a few words about miss chelsea elizabeth...

she likes: making kites, dancing in the rain, adventures, little-while friends, letters, whole-leaf tea, crayons, bare feet, jumping in rivers/streams/creeks/waterfalls, language, catching the clock as it changes numbers, sleepovers, trains (big or small), cuddling & waking up before the sun rises, among other random things.

oregon-born, seattle-raised, bellingham-bred and franco-refined, she had moved back to the states from her affairs across the atlantic & now resides in columbia city with french husband & love of her life rémy. they spend most of their time taming the garden, taking care of their three chickens & two cats, and preparing the urban homestead for a new little chick of their own.

Thursday, November 11, 2010

madame coutarel

In the beginning it was just a solution to having children in the States. What possible occupation could make me not regret leaving France before having my babies? France! The country where they essentially pay you to procreate! Up to two years maternity leave, five weeks paid vacation every year, free education; these are just a few of the many benefits to being a maman in France. So with our decision to move to the U.S. to found a family, what job could I have that would give me some of these benefits?


Although it obviously wouldn't be paid, with a little planning, popping a kid out at the end of the school year gives me a few months "maternity leave". Though the day starts earlier, it also ends earlier; I'd be able to make dinner and possibly be there afternoons. I'd be home on weekends. I'd have the same vacations as they do. I'd have summers off to go travel and explore with them. I hate teaching English, but French would be teaching something I don't loathe, so it's a compromise, I told myself. You can do this, I thought. Do it for your children.

Then I started looking at prospective schools and the excitement grew a little. I found a university that actually has a masters program in teaching French in secondary school, even though it's in Arizona, and for the first time in my life considered moving south. Arid & hot with no canopy of green is not generally my cup of tea. What did this desire mean? Nothing, I told myself. Just an exaggeration.

Then came the perusing of the flea markets. Old posters, children's books and encyclopedias in French, old black & white pictures of Paris. The pile grew. Not to decorate my home here in France, oh no. And not as decor for a future house in the States, either. I realized with a gasp! that all this collecting is for my future classroom.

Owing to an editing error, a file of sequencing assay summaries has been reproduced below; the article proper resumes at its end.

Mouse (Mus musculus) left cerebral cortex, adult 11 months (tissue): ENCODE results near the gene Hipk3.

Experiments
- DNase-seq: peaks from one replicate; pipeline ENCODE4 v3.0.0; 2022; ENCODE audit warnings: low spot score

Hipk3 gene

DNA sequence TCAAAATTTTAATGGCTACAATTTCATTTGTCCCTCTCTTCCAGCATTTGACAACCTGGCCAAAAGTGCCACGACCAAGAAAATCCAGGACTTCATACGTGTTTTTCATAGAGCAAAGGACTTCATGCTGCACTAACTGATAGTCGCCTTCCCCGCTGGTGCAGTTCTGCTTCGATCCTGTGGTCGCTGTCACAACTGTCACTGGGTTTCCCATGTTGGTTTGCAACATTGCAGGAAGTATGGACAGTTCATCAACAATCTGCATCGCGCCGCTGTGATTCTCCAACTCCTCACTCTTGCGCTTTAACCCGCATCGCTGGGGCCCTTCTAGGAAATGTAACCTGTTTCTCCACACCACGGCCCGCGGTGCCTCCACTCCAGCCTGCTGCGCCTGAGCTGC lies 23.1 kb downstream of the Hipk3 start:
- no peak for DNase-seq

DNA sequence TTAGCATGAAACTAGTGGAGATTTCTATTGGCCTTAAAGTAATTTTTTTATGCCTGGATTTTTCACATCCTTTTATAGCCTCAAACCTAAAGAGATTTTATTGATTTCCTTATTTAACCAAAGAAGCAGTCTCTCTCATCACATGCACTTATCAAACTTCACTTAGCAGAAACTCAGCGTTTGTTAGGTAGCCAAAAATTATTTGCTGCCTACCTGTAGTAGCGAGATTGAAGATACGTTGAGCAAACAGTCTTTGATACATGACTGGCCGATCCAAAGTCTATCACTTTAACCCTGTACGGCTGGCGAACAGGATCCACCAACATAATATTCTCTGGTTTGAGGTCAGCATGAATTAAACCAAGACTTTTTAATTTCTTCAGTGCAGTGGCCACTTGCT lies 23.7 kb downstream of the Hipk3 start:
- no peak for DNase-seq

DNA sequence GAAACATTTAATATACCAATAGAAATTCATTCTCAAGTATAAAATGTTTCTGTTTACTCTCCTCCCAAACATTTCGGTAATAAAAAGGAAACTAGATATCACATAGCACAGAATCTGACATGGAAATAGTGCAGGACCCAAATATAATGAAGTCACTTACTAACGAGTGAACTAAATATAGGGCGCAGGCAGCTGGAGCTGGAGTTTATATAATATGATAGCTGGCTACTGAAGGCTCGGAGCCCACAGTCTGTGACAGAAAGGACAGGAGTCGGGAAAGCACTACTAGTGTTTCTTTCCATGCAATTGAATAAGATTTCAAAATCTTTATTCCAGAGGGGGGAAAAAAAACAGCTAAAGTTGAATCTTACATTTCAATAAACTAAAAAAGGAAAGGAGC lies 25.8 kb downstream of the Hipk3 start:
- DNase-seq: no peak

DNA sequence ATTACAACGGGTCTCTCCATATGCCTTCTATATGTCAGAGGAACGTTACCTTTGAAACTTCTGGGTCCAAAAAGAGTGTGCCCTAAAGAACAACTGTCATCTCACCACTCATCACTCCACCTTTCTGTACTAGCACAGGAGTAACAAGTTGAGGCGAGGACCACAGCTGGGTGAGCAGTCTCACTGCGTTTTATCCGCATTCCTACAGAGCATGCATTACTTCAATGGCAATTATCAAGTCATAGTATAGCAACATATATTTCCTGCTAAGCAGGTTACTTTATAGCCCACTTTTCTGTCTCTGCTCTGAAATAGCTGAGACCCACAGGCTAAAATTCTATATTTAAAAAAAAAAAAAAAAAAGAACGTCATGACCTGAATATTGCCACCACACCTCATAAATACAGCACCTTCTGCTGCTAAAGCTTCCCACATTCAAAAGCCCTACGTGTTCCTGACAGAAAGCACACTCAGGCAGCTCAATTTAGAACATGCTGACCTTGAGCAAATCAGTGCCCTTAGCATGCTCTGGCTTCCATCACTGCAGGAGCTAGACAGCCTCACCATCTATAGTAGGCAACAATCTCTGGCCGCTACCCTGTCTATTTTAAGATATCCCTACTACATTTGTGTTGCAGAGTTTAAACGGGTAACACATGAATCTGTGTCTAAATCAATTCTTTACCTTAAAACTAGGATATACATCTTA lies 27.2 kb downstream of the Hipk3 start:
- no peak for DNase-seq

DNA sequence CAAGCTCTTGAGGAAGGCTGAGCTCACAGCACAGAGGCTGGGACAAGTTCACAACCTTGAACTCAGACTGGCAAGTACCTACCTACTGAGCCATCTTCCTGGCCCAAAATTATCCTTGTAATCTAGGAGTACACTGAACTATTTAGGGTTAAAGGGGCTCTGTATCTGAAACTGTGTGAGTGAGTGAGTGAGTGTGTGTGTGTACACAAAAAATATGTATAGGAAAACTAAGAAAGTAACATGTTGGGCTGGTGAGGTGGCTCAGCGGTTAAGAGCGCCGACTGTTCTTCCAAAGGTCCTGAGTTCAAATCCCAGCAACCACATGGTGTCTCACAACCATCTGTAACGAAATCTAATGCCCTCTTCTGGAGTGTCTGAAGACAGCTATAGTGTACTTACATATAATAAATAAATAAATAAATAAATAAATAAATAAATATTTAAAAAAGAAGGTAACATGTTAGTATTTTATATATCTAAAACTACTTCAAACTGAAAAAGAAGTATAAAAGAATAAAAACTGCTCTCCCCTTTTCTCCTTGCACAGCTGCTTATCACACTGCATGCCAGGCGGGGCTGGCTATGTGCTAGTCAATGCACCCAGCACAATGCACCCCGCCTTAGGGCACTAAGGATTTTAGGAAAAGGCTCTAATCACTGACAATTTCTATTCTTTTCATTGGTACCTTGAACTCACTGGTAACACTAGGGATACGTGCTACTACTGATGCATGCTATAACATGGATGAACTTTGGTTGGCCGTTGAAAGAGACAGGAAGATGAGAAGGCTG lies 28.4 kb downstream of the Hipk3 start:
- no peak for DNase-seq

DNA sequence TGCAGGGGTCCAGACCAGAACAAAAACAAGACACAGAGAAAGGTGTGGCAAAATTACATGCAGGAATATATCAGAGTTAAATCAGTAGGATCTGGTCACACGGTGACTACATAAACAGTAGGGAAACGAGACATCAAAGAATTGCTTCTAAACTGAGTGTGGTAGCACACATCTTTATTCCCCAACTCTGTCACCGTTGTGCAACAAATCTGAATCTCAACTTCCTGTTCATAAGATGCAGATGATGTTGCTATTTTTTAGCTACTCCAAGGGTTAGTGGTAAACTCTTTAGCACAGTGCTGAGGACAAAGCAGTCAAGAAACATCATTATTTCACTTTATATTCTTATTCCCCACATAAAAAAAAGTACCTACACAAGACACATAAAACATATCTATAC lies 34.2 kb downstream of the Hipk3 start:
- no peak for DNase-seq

Suddenly ideas and images come flooding in. I start making a list of things to buy before leaving the country. A magnetic map of the regions of France; a cloth calendar with seasons and weather and months and days of the week; a pop-up version of Le Petit Prince. I catch myself doing calculations - would it be cheaper to order thirty copies of Les Mis now and ship it with me, or to order them from the FNAC later from the States? I ask my French friends about their favorite French movies & books & muscial groups & tv shows, not because I want to know what they like but because I want ideas for potential classroom material.

Then come the questions. Is Le Père Noel est une Ordure appropriate cinema for high school students? If I expose them to popular French artists, do I need to censor the bad words? How does one put together a classroom trip to Europe? Will my students think I'm French?

Then the fantasies. My classroom walls are covered with old posters of regions of France. There are postcards with witty word games on the podium. On my desk there's a picture of Rémy & me in front of the Eiffel Tower. My calendar is pictures I've taken in Auvergne. There are plants everywhere, labeled in French (fougère, buis, pensée, oeillet). It's the end of the school year and my students are having a fête; they've made French specialties (crêpes & cheese & croissants, most likely) and are watching Amélie (subtitled in French, of course). The bell rings and my kids smile & laugh as they walk out of the classroom. "Bonnes vacances, Madame Coutarel!" they tell me as they leave. I smile as the door closes behind them, walk over to the chalkboard and start erasing another year's memories.

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